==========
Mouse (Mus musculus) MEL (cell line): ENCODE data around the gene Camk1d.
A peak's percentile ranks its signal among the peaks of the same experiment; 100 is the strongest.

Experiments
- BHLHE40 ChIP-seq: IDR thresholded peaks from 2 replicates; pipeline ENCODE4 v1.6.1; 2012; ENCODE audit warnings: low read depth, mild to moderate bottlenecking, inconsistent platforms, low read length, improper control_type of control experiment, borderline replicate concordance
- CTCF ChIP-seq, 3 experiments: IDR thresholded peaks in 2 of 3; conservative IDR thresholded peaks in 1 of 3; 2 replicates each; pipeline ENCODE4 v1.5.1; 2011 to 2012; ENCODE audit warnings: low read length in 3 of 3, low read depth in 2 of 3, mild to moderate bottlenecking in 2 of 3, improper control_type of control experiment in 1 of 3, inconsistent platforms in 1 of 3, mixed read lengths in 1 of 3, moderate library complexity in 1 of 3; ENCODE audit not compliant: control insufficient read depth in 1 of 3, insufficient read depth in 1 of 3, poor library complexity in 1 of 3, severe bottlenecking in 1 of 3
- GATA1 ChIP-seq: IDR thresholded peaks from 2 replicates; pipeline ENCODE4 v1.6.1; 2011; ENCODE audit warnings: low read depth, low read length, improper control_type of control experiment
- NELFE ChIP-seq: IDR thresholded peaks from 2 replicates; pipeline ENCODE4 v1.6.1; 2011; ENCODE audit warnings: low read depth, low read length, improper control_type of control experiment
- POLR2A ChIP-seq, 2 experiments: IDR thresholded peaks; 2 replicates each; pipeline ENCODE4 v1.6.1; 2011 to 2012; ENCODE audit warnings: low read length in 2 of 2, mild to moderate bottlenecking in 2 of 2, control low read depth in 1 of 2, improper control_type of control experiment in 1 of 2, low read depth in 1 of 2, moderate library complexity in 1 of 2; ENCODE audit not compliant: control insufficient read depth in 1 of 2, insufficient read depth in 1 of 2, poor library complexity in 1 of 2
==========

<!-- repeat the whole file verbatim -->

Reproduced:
Mouse (Mus musculus) MEL (cell line): ENCODE data around the gene Camk1d.
A peak's percentile ranks its signal among the peaks of the same experiment; 100 is the strongest.

Experiments
- BHLHE40 ChIP-seq: IDR thresholded peaks from 2 replicates; pipeline ENCODE4 v1.6.1; 2012; ENCODE audit warnings: low read depth, mild to moderate bottlenecking, inconsistent platforms, low read length, improper control_type of control experiment, borderline replicate concordance
- CTCF ChIP-seq, 3 experiments: IDR thresholded peaks in 2 of 3; conservative IDR thresholded peaks in 1 of 3; 2 replicates each; pipeline ENCODE4 v1.5.1; 2011 to 2012; ENCODE audit warnings: low read length in 3 of 3, low read depth in 2 of 3, mild to moderate bottlenecking in 2 of 3, improper control_type of control experiment in 1 of 3, inconsistent platforms in 1 of 3, mixed read lengths in 1 of 3, moderate library complexity in 1 of 3; ENCODE audit not compliant: control insufficient read depth in 1 of 3, insufficient read depth in 1 of 3, poor library complexity in 1 of 3, severe bottlenecking in 1 of 3
- GATA1 ChIP-seq: IDR thresholded peaks from 2 replicates; pipeline ENCODE4 v1.6.1; 2011; ENCODE audit warnings: low read depth, low read length, improper control_type of control experiment
- NELFE ChIP-seq: IDR thresholded peaks from 2 replicates; pipeline ENCODE4 v1.6.1; 2011; ENCODE audit warnings: low read depth, low read length, improper control_type of control experiment
- POLR2A ChIP-seq, 2 experiments: IDR thresholded peaks; 2 replicates each; pipeline ENCODE4 v1.6.1; 2011 to 2012; ENCODE audit warnings: low read length in 2 of 2, mild to moderate bottlenecking in 2 of 2, control low read depth in 1 of 2, improper control_type of control experiment in 1 of 2, low read depth in 1 of 2, moderate library complexity in 1 of 2; ENCODE audit not compliant: control insufficient read depth in 1 of 2, insufficient read depth in 1 of 2, poor library complexity in 1 of 2